I'm not the biggest Jennifer Weiner fan in the world, nor am I in her target demographic in any way, shape, or form -- but I've enjoyed (in some cases more) those books of hers that I've read. So I figured there was a better than even chance that I'd appreciate this collection of essays about her life, career, love life, dogs, social media and more. It's also read by Weiner herself, which is almost always a winning characteristic for me.
Sadly, this audiobook was better in theory than it was in real life.
There's a scene in the last season of Gilmore Girls where Logan points out to Rory that despite her prejudices, attitudes and belief, she's actually part of the same privileged class that he is -- which she doesn't take too well (understandably). I kept thinking about that as I listened to some of Weiner's tales of woe about her childhood and college life. I'm not saying that she didn't have problems in her childhood, that she didn't have trials that no one should have to go through, or overcome a lot in her professional life. But man...the self-pity was overblown -- she got an Ivy League education, came out of it with less debt than many people I know who went to less prestigious schools, took a high school trip to Israel, and a largely pleasant childhood.
It doesn't get much better when she starts talking about her adult life, either. She assumes sexism -- and has faced, continues to face, and will probably face a good deal of it in the future -- but seems to have some fairly strong gender biases herself. She will frequently say something like "As a woman, I know I'm supposed to be X in this situation." Almost every time she said something like that I thought, actually a man in the same situation would be expected to behave the same way -- it may not be honest, healthy, or "authentic" in the contemporary understanding -- but it's what how an adult person in polite Western culture should act.
Oddly, for someone who lamented her own inability to be a stay-at-home mom/writer, the scorn she displays for stay-at-home moms later in the book seems out of character. Actually, she is dismissive of people with other beliefs and convictions than hers. I'm not suggesting for a moment that she shouldn't be an opinionated person (of any sex), but it's hard to respect anyone who can't reason with their opponents with out dismissing or vilifying them.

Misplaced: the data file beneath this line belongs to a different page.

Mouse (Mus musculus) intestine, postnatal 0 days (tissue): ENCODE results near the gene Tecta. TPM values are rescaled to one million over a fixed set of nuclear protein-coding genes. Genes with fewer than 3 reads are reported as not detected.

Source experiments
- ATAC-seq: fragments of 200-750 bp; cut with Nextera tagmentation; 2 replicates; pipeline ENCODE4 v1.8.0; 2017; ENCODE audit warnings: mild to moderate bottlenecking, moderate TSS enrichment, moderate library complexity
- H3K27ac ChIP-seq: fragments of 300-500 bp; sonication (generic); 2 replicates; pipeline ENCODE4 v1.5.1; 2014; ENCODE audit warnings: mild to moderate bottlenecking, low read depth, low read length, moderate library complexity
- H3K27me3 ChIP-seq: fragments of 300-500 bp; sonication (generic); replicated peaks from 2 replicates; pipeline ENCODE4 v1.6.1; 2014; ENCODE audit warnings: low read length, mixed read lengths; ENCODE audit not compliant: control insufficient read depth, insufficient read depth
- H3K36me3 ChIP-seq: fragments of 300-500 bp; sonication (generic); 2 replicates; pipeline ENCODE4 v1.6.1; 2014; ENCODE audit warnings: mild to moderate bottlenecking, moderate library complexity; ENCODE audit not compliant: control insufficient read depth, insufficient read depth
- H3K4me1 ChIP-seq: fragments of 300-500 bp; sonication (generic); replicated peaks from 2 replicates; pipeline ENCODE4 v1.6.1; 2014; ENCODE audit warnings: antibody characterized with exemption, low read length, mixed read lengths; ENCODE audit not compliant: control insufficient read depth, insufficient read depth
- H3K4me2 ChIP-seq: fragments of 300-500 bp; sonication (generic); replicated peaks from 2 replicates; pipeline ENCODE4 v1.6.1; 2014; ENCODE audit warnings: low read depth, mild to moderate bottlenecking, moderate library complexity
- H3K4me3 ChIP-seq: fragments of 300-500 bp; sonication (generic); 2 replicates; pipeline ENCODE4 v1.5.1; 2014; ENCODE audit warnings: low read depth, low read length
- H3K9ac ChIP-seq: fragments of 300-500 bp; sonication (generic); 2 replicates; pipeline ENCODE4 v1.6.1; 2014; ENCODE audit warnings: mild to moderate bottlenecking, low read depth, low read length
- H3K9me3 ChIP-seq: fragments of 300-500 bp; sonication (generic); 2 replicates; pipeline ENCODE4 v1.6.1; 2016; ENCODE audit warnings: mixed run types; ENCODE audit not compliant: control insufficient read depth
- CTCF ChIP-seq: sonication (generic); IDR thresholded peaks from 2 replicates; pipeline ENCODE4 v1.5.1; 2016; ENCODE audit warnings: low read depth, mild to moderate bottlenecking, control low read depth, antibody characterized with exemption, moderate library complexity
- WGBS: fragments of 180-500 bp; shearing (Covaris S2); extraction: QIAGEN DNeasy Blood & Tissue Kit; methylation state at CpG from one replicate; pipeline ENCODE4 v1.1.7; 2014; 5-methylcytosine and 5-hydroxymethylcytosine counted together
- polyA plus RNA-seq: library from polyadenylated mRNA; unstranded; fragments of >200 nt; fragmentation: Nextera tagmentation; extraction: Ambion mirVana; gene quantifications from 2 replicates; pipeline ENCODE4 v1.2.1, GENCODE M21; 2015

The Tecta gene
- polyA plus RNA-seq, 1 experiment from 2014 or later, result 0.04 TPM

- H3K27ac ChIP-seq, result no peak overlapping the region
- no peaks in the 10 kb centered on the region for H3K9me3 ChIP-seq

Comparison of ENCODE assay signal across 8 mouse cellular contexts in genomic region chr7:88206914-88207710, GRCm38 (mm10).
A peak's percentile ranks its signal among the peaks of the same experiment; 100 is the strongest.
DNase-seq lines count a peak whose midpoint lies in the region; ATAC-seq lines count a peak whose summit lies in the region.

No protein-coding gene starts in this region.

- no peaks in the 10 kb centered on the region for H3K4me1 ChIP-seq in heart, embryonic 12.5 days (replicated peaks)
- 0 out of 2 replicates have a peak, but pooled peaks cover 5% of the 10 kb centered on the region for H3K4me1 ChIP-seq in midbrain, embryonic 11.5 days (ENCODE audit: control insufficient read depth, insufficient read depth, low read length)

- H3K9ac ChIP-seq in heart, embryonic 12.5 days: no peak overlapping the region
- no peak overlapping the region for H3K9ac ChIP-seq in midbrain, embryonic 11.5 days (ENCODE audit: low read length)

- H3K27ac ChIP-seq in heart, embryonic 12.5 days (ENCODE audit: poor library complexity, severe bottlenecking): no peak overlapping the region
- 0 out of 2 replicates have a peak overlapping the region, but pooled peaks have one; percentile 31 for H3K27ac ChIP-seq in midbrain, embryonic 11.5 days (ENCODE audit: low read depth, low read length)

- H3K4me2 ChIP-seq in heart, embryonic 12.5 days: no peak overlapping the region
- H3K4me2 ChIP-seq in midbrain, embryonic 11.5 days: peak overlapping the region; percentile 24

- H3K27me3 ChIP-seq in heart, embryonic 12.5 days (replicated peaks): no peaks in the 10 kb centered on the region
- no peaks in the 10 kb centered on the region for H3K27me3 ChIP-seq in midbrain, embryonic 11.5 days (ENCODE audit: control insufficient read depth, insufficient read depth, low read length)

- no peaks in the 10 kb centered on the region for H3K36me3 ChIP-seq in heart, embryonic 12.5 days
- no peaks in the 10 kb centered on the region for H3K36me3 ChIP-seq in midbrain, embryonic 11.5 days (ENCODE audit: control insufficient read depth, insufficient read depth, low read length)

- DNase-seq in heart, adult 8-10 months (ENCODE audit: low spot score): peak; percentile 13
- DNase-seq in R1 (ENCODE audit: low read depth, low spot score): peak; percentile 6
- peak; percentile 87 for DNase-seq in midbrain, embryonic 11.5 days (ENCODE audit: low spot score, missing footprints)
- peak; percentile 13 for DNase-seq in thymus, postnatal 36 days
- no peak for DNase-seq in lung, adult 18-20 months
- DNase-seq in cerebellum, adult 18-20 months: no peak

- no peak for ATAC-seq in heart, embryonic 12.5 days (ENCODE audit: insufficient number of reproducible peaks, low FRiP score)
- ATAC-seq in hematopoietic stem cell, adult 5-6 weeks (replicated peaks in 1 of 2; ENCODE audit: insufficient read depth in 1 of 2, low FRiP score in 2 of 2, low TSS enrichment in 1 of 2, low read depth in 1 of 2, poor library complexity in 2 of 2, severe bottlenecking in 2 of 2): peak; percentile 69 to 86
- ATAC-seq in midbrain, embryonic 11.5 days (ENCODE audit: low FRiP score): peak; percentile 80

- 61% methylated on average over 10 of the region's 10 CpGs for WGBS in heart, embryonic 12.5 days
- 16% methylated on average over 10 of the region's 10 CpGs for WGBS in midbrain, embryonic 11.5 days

I actually had a few more things in my notes along those things, but seeing this on the screen makes me want to stop before this becomes a diatribe against the book. Because, believe it or not, I enjoyed this book -- when she tells a narrative or goes for a laugh, I really got into the book and wanted to hear more. It's when she gets on her soapbox or when she doles out advice that wouldn't work for women less-well-off than she is, I couldn't enjoy it.
If anything, this book makes me like her fiction more -- because the flawed people she writes about are a lot more relatable than she presents herself as. But listening (I think reading would be better -- see below) to Weiner describe her problems with overeating, or the journey to get her first book published (and the real life experiences that shaped the book), her mother's reactions to her book tours, getting the movie In Her Shoes made, stories about her dogs, and so on -- man, I really liked that and would've gladly consumed more of that kind of thing.
As an audiobook, this was a disappointment. I found the little sound effect/chime thing between chapters grating. Weiner's reading was too slow and her cadence demonstrates that she reads a lot to her kids. Which would be fine if the prose matched, but it didn't.
I can't rate this too low -- it was well-written I laughed, I felt for her and some of the other people she talked about in a way that I can't justify rating below a 3. But man, I want to.